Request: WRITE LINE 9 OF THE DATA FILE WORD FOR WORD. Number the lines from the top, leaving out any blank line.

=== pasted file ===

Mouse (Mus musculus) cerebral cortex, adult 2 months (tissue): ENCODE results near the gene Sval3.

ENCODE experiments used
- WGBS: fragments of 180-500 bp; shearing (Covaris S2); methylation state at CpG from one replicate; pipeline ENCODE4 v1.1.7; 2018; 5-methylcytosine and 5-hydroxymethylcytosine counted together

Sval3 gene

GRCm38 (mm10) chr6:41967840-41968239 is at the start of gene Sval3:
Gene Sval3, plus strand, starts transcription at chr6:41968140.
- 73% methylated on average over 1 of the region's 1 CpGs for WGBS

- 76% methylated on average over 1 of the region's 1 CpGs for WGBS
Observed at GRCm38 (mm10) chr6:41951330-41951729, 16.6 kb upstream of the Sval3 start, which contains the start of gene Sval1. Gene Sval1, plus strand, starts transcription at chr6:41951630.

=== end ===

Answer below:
Observed at GRCm38 (mm10) chr6:41951330-41951729, 16.6 kb upstream of the Sval3 start, which contains the start of gene Sval1. Gene Sval1, plus strand, starts transcription at chr6:41951630.